Since I began working independently, the two skills I needed a lot more were time management and critical thinking. This has enabled me to work effectively for the last ten months (not a huge time span in the greater scheme of things) but have allowed me to be the best at what I do.

At the start, I struggled because I kept confined to a 9–5 mindset, which held me back massively. Today, I’m thriving as I have developed my time management and critical thinking skills. I also paid close attention to client needs to handle clients differently, which exposed me to different opportunities. Today, I have a 70K+ following on Linkedin of highly networked entrepreneurs, investors, freelancers, and more.

I would encourage every single person to focus on building skills that will help you achieve your successes. It’s no longer about who can get the job done; it’s about who can get the job done — better and Become your competitive advantage.

Although clients might want more, they are better off getting experts in small-tasks than getting mediocre deliverables. This applies across many other fields as well. It’s about finding the right mix that works for you.

Micro-tasks in 2021 and beyond

Project management is at its end — large undertakings that would override much of middle management’s efforts. It doesn’t work, why it’s costly, ineffective, and there are tools to replace this complexity and solve these shortcomings.

The gig economy has proven this with such tools as Fiverr.com, Upwork.com, freelancer.com, and the likes of having enabled cost-effective, high quality, and quick execution of tasks. These platforms have been using artificial intelligence to create a superstructure that does the following:

  1. Structured — streamline outcomes that have a straightforward result with a relatively small deviation, and
  2. Unstructured tasks — subjective tasks that need more rigor to ensure effective execution

The challenge where artificial intelligence plays an important role is in the unstructured tasks. Artificial intelligence gives buyers and sellers the power to pinpoint their requirements, manage the process, and give them collaborative tools that enhance communications. Communications is where the most extensive form of failure happens. Hence these tools create a dynamic yet structured way to manage communications avoiding misunderstandings, miscalculations, and misrepresentations.

Insights from Ivna Curi, the founder of AssertiveWay.com, dedicated to empowering professionals to be confident and thrive in the workplace:

If you have a pleasant experience with Fiverr or Upwork, it will save you a lot of time. If you have a poor experience, you’ll become frustrated and waste resources. The difference between an excellent versus poor experience depends on how significant your interaction with the provider is. The reality is that you’ll often deal with people from other countries, different perspectives and experiences. And like any new hire, you need to set quality expectations ahead of time, clearly specify what you want, and agree on the process for review and approvals. That way, both parties will be satisfied with the interaction. The buyer will get excellent service and have a trusted provider to work with in the future. The seller will have a repeat customer and a higher tip. It’s a win-win. One last thing always starts on a small project to test the waters before taking on larger and more risky projects.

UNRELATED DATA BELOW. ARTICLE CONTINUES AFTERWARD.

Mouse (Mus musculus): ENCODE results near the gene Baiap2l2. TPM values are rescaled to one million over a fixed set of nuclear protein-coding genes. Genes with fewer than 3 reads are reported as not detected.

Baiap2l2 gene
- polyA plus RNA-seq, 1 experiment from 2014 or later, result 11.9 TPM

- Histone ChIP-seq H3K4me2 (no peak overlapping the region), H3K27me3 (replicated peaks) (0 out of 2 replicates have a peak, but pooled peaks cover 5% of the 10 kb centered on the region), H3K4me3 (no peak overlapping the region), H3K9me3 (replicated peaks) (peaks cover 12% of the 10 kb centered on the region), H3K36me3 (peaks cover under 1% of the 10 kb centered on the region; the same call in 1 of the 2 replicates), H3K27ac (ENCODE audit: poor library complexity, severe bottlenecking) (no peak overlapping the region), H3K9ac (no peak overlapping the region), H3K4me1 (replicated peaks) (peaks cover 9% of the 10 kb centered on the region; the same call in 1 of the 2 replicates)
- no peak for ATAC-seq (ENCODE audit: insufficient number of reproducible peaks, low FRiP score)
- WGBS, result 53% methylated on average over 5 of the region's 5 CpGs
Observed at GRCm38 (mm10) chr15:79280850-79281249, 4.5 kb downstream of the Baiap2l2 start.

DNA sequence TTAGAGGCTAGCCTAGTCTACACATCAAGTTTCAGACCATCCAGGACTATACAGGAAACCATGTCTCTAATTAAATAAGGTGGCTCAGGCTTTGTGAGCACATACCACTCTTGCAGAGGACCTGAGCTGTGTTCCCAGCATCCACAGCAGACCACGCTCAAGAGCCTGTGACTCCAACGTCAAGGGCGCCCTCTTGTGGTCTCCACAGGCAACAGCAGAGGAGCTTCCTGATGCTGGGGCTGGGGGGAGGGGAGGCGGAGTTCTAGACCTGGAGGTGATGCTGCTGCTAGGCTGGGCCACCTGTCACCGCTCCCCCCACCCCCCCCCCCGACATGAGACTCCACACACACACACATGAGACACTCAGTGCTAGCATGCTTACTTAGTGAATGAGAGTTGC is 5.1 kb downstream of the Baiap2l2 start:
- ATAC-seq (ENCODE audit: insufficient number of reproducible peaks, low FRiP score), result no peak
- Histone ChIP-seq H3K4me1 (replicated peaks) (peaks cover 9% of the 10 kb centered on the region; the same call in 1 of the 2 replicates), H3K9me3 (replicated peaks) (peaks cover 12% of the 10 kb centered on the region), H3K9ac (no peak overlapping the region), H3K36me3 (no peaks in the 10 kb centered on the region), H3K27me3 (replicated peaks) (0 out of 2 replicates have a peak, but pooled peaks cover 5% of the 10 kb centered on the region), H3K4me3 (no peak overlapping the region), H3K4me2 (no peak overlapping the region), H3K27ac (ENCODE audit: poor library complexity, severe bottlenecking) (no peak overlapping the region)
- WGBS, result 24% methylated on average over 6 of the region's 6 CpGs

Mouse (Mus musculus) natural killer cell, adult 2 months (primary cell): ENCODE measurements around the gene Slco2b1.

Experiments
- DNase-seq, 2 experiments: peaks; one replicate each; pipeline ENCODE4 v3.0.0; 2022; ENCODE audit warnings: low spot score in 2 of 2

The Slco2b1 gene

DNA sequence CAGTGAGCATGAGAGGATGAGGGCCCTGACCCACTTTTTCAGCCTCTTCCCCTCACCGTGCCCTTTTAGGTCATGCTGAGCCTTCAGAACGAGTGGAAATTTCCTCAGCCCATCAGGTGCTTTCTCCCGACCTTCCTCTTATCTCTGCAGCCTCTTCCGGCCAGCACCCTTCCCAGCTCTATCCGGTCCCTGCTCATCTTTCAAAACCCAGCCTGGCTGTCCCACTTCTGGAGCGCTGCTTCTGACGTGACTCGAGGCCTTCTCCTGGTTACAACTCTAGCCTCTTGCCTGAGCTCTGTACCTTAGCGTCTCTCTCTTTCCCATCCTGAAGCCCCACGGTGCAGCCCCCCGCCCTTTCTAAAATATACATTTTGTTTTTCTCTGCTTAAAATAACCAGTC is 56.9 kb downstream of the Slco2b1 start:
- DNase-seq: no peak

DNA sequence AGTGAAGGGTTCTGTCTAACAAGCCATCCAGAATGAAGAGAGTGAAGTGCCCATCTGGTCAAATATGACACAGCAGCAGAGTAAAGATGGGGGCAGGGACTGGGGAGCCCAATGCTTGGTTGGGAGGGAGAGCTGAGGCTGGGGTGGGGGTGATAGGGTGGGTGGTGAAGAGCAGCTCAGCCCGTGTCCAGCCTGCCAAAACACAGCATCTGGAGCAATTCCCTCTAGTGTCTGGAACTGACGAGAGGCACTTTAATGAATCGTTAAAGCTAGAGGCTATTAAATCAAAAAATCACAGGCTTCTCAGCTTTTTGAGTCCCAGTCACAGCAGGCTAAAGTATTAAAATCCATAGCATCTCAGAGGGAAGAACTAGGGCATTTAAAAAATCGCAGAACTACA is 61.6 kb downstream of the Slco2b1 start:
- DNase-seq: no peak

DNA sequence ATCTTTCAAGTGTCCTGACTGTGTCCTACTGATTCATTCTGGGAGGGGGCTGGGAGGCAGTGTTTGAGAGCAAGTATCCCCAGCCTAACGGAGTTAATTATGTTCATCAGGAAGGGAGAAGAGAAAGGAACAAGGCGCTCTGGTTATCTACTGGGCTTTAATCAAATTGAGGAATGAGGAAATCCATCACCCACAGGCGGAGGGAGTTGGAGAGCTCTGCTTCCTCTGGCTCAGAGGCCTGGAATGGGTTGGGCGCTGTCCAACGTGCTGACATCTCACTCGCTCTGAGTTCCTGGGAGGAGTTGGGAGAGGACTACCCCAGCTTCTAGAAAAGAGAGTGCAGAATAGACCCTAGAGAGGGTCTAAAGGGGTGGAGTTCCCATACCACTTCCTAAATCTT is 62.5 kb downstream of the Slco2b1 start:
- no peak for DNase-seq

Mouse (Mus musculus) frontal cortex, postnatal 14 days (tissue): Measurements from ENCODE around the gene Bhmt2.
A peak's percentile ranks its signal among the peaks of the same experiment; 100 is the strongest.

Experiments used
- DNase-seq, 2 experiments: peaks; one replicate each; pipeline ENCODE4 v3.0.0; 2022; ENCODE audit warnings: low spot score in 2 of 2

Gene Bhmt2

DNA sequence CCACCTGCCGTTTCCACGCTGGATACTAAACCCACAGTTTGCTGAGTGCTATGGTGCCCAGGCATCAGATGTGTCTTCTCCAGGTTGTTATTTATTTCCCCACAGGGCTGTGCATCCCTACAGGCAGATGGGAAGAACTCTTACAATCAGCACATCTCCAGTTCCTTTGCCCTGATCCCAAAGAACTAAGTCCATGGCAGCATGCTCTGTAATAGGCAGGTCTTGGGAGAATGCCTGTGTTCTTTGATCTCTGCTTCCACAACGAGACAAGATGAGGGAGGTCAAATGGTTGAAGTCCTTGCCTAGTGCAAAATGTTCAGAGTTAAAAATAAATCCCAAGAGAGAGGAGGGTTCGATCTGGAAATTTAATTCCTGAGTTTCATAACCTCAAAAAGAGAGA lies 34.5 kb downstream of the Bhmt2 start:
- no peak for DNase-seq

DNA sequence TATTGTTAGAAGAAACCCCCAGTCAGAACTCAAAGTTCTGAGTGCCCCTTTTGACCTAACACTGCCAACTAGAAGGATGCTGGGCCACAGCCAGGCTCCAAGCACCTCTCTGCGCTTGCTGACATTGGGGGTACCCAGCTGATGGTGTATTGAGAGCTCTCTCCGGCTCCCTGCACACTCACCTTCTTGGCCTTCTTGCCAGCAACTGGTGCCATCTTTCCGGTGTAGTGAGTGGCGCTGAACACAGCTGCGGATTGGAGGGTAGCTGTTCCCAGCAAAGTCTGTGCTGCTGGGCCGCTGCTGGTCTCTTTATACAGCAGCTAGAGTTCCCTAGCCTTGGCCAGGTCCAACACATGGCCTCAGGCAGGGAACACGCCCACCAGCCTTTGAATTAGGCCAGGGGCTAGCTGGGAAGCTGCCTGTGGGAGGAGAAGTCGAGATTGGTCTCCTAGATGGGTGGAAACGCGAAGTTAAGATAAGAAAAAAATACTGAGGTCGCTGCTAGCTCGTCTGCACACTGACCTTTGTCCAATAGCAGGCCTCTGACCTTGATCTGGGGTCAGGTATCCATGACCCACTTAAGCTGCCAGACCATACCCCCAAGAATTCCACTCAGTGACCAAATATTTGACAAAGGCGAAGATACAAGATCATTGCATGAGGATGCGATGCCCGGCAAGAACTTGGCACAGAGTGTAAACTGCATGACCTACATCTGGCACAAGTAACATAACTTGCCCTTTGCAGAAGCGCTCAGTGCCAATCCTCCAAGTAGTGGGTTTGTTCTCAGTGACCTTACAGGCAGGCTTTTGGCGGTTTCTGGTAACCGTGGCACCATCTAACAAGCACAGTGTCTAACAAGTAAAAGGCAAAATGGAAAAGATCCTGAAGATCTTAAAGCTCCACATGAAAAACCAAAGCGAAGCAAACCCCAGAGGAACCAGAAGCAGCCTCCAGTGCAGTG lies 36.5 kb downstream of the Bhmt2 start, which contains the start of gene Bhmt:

Getting organized to manage micro-tasks is the single most important success factor. That includes growth hacks like onboarding techniques, structured scoping, and add-ons that enhance the overall results.

Micro-communities in 2021 and the future

Once you have honed into your micro-skills and tasks, now it’s about micro-communities. Micro-communities serve a few important purposes:

  1. Skill-building — developing new skills,
  2. Skill-enhancement — improve your existing skills,
  3. Task-collaboration — working with others to improve delivery, and
  4. Task-delivery — others working with you to deliver the final product

Honing your skills will be the number one reason you’re connecting into micro-communities. Whether you develop, enhance, or collaborate with your skills, being in the right micro-community is crucial.

Marc Jarrett, a disruptor in the virtual networking space, offers vital advice on micro-communities and says, “I take a long-tail approach when it comes to community building. The more specialized the subject is, the better. I know nothing about BioTech. But what I DO know is that when you have two or more people in the same virtual room who share an interest in it, you are more likely to have a meeting of minds, leading to a friendship and a possible transaction.” He also added that “ Taking an interest in people is critical and encourages them to practice the ORS (Open, Random, Supportive) mindset to which I subscribe. It’s the antithesis of corporate thinking, which tends to be closed and secretive.”

Micro-communities will continue to rise but will become a lot more refined in their activities. The future of these micro-communities will have the challenge of getting participants to collaborate with others. Even minimal forms of collaboration with like-minded people can go a long way.

Micro-income in 2021 moving upwards

This is about several income streams using your micro-skills delivered as micro-tasks and using micro-communities to leverage your income creation possibilities. This is about finding as many different sources, both passive and active. Passives are digital assets you can create like online-courses, templates, ebooks, etc. Active income is using your skills and time to earn income.